Research Shows Need Exists For After-School Program
Every day, more than 14 million children in the U. are left unsupervised after school. According to experts, that leaves them in danger of becoming victims or perpetrators of crime or delinquent behavior. In fact, a recently released survey supports the need for quality after-school programs that offer students homework assistance and academic goal-setting to help deter kids from crime and substance abuse. Television is the No.
1 homework distraction, according to the Boys & Girls Clubs of America/JCPenney Afterschool Fund Survey, which questioned students about homework and on graduating from high school. Sixty-seven percent of students said teachers should assign homework, but 54 percent claim there is too much of it. Also, most of the students surveyed said graduating high school was very important to them, with 61 percent saying going to college was their primary ambition after high school. The negative influence of peers was cited as the greatest challenge to finishing high school. To address these statistics, Boys & Girls Clubs of America and the JCPenney Afterschool Fund have partnered to create after-school programs that, according to Julie Berkhouse, after-school specialist for the JCPenney Afterschool Fund, emphasize the importance of doing well in school and planning for the future.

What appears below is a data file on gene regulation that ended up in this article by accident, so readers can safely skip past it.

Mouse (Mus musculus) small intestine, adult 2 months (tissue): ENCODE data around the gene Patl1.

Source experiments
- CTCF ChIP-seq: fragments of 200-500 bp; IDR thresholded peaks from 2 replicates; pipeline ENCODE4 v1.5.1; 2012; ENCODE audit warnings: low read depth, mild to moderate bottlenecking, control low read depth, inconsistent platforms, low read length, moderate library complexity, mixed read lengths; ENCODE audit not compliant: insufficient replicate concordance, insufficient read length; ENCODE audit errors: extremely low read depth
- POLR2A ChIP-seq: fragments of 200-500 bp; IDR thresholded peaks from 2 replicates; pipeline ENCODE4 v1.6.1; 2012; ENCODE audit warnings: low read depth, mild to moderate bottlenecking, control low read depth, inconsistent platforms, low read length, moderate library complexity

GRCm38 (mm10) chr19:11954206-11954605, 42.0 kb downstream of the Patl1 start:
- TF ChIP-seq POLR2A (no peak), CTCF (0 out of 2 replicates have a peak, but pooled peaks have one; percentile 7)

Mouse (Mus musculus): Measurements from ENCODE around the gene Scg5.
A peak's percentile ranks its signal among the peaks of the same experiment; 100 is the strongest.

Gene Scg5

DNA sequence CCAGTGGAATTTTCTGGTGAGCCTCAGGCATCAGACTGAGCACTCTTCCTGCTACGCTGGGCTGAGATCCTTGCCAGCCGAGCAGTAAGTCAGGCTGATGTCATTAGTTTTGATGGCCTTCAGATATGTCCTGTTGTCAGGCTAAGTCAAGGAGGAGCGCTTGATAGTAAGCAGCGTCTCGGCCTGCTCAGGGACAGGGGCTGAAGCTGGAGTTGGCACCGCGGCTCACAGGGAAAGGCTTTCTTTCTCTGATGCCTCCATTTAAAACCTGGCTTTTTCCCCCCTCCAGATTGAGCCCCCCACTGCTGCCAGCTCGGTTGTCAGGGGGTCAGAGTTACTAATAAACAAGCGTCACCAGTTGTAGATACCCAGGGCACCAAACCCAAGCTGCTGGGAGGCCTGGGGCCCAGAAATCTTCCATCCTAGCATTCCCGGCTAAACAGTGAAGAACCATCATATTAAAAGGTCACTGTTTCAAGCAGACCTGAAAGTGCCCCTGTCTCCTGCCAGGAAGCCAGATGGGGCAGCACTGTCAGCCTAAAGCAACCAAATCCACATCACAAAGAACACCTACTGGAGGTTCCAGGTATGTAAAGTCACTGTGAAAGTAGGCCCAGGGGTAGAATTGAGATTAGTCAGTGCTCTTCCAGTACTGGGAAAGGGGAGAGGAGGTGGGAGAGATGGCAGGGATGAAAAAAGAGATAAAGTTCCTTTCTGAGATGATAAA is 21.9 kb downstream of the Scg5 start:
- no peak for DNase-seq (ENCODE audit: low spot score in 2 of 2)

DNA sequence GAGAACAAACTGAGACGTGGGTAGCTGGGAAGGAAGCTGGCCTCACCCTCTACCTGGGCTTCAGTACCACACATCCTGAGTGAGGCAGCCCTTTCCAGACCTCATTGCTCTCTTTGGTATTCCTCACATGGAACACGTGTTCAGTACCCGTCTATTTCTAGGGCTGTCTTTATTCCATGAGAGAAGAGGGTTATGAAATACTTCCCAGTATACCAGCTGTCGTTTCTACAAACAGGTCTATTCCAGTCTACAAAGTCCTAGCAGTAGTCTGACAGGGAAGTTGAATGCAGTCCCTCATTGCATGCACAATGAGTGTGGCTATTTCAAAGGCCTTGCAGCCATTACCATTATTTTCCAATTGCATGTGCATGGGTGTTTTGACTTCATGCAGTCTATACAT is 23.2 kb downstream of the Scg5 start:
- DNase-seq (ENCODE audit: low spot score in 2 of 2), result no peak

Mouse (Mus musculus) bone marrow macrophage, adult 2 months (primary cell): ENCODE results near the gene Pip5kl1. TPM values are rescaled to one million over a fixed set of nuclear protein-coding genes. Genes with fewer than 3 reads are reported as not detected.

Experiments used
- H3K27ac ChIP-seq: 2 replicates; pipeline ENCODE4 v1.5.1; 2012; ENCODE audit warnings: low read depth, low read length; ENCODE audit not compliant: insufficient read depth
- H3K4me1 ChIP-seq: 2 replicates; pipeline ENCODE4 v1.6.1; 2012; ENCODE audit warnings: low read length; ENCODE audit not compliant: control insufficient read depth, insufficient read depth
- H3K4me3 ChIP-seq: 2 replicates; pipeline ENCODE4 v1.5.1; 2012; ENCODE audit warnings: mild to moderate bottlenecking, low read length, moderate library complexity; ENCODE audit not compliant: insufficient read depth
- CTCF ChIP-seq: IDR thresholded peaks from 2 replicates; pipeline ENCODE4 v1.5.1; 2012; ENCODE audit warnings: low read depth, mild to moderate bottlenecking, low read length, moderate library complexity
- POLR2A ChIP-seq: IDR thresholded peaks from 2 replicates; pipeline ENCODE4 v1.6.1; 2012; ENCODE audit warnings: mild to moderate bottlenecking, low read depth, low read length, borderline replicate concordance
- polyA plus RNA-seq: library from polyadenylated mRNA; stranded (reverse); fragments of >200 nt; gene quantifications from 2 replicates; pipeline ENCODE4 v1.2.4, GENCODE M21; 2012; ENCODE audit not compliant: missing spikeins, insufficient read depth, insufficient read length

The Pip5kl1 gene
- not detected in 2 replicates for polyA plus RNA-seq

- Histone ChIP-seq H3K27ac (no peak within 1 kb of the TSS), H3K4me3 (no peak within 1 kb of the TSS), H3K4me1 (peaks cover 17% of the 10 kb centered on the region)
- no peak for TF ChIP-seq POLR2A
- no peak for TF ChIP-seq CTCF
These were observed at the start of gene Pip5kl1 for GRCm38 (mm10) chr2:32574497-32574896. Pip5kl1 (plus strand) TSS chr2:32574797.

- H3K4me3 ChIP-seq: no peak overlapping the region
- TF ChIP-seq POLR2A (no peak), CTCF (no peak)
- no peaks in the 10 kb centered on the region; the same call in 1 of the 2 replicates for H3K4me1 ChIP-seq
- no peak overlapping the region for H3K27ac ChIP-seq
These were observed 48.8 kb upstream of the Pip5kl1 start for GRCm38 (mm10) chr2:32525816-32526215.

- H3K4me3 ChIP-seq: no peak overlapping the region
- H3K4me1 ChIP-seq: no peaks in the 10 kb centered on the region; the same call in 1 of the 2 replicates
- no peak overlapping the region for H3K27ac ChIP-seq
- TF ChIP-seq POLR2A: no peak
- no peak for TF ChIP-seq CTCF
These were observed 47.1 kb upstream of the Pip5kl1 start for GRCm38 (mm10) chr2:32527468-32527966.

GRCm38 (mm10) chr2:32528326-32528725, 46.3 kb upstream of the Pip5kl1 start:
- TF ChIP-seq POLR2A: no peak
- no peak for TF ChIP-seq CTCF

"Numerous studies have shown that children involved in quality after-school programs, including those that offer homework assistance, have better grades, higher school attendance, better attitudes toward school, higher educational aspirations and less need for disciplinary action," said Berkhouse. One such program is Power Hour. This interactive homework assistance program helps young people view homework as an opportunity to learn how to work independently, successfully complete a project on time and feel good about their accomplishments. Additionally, Goals for Graduation is a program for youth ages 6 to 15 that provides one-on-one activities to support academic goal-setting, learning and success in school. Through an incremental approach, students create an action plan with daily and weekly goals - leading to both short- and long-term gains. "Research shows that without significant educational support, many young people are likely to accept low standards of academic achievement, leading to unrealized potential and locking them into limited opportunities for employment and life," said Carrie Prudente, director of education programs for Boys & Girls Clubs of America.
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